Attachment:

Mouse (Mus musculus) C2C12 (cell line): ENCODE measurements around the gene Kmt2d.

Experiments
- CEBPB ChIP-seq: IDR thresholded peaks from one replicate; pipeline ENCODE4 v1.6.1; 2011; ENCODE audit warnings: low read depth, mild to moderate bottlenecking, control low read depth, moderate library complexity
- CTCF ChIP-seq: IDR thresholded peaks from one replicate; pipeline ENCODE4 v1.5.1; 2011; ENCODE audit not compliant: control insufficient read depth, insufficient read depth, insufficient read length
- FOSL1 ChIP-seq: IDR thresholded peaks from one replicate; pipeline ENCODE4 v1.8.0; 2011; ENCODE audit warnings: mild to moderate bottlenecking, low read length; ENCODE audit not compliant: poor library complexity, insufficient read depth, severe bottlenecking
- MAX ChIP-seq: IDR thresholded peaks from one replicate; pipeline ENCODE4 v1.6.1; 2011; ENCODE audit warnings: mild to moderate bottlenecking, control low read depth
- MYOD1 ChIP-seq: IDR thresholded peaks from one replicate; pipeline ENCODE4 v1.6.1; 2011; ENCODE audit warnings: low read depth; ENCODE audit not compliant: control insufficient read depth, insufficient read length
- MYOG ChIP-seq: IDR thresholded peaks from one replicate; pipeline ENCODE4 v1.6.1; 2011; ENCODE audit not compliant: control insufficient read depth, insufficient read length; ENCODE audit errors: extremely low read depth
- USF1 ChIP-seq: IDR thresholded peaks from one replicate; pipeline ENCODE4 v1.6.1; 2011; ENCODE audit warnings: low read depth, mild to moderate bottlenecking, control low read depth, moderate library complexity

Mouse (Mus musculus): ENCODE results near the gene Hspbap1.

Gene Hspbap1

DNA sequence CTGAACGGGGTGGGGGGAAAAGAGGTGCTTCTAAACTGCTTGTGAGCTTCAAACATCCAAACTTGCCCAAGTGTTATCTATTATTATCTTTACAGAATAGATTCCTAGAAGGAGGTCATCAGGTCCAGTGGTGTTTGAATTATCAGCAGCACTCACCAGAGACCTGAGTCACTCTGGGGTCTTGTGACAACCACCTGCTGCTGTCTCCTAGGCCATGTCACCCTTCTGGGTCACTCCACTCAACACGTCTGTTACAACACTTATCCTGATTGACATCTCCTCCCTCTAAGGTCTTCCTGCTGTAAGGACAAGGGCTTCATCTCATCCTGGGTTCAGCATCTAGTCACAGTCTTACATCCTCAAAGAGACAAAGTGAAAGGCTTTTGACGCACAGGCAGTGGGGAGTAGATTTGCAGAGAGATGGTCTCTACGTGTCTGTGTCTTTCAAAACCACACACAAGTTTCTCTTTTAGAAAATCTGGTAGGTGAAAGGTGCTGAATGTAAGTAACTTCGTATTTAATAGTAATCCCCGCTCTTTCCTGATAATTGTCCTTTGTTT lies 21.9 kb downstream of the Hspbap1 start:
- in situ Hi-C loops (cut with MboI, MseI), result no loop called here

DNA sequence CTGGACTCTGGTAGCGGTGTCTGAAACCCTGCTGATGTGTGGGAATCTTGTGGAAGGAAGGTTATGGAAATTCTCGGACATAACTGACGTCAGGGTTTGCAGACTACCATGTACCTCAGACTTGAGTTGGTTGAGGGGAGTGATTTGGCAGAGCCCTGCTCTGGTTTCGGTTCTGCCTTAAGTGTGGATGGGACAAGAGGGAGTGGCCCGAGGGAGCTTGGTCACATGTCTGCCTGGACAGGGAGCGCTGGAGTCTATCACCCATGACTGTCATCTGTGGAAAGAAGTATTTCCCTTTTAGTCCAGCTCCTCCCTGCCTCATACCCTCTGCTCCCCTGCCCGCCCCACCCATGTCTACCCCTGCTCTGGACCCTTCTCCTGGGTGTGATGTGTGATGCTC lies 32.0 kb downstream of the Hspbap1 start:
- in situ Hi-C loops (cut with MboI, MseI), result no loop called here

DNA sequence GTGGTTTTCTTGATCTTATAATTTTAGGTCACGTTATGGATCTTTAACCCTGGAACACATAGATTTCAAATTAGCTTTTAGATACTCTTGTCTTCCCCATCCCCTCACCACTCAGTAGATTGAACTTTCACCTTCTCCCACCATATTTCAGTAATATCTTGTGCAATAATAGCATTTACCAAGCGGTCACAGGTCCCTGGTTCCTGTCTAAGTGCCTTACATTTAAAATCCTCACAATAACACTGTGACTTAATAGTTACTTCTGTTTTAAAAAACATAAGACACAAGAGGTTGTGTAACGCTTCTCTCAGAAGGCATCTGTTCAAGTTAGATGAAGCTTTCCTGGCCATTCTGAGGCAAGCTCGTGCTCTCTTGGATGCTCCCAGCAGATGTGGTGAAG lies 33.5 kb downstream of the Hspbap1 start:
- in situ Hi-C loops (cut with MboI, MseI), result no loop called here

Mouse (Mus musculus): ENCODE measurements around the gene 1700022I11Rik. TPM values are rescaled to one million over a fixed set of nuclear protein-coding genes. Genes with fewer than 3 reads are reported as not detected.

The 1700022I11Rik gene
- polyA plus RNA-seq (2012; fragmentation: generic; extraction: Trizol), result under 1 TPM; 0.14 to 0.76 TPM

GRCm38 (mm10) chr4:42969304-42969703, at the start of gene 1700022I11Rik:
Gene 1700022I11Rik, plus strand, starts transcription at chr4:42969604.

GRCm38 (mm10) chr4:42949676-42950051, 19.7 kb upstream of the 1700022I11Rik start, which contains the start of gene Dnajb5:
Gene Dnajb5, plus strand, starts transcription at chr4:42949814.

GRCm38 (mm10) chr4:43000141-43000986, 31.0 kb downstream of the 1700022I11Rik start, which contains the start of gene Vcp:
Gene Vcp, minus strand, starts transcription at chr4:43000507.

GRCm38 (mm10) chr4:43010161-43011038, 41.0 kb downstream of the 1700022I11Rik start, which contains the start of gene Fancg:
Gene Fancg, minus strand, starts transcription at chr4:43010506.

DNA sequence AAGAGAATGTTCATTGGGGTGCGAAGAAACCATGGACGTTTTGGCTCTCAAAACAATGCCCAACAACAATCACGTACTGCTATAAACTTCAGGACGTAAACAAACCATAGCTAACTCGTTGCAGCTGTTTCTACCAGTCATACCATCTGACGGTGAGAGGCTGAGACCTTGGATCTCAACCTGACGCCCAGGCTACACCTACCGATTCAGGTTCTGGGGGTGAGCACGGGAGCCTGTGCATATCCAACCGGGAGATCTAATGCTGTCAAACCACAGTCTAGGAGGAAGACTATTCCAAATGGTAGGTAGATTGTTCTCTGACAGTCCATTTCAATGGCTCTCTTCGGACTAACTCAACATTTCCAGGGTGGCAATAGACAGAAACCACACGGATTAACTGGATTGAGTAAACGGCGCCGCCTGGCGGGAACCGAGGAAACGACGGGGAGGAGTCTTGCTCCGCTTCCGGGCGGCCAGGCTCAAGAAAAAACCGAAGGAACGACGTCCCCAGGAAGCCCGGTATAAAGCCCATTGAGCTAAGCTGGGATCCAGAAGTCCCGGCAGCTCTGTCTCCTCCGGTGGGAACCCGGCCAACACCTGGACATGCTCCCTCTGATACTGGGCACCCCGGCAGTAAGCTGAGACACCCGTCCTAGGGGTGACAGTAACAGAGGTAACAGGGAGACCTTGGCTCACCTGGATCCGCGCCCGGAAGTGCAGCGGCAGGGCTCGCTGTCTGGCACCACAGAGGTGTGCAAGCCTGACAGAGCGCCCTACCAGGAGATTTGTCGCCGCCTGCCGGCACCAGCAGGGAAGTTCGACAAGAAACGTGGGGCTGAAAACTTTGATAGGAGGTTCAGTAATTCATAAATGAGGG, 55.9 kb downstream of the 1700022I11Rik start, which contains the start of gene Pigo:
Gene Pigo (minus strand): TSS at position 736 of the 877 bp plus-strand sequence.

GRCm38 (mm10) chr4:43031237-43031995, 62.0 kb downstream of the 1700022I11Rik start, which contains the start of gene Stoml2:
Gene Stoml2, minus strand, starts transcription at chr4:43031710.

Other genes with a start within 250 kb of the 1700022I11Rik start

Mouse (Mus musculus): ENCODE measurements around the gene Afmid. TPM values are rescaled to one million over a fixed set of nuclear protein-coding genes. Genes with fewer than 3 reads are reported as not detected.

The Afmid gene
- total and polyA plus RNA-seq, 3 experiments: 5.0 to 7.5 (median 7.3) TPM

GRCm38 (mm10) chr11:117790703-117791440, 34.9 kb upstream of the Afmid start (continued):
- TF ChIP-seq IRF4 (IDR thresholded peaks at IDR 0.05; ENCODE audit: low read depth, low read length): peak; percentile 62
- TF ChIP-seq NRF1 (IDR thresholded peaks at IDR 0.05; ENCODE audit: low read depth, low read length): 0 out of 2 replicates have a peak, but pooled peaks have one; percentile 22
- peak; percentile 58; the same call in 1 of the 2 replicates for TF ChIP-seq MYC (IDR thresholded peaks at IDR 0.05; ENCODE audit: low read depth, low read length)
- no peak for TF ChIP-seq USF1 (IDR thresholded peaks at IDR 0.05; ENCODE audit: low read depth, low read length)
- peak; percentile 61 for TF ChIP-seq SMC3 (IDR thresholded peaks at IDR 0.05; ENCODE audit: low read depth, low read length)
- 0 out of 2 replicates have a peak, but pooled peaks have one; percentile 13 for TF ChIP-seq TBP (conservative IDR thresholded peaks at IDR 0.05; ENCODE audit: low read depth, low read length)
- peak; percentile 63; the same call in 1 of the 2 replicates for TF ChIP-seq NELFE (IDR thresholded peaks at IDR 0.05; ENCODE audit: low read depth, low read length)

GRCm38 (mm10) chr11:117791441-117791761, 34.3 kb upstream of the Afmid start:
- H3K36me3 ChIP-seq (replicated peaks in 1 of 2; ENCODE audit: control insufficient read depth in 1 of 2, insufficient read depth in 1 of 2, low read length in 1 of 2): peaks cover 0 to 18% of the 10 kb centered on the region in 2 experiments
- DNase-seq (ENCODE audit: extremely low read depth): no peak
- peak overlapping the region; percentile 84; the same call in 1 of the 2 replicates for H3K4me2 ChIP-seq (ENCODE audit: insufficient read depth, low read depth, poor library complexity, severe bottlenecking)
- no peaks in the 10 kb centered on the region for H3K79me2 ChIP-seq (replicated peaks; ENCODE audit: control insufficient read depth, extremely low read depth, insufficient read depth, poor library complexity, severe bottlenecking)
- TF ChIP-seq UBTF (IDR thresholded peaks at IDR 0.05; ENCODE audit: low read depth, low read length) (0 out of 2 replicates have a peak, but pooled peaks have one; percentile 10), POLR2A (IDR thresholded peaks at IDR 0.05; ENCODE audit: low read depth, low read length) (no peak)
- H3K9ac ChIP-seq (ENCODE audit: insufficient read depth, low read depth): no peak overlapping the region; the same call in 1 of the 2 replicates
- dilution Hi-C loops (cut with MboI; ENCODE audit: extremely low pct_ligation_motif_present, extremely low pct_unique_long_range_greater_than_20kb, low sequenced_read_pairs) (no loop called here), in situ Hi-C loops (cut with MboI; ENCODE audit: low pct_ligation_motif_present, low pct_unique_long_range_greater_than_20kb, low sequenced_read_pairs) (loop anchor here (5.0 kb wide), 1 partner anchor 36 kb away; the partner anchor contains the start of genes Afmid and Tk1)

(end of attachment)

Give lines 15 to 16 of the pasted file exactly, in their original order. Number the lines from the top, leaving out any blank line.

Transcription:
- in situ Hi-C loops (cut with MboI, MseI), result no loop called here

DNA sequence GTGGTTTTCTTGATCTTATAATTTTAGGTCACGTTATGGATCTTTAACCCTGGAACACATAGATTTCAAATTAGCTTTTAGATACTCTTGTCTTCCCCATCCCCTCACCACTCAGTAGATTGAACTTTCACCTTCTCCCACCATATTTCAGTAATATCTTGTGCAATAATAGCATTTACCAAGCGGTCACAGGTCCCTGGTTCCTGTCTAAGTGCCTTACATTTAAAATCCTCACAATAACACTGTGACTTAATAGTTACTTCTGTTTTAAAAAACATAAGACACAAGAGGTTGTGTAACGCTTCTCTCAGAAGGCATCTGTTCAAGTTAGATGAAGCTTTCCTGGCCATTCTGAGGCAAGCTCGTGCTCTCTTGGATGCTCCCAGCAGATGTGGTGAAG lies 33.5 kb downstream of the Hspbap1 start: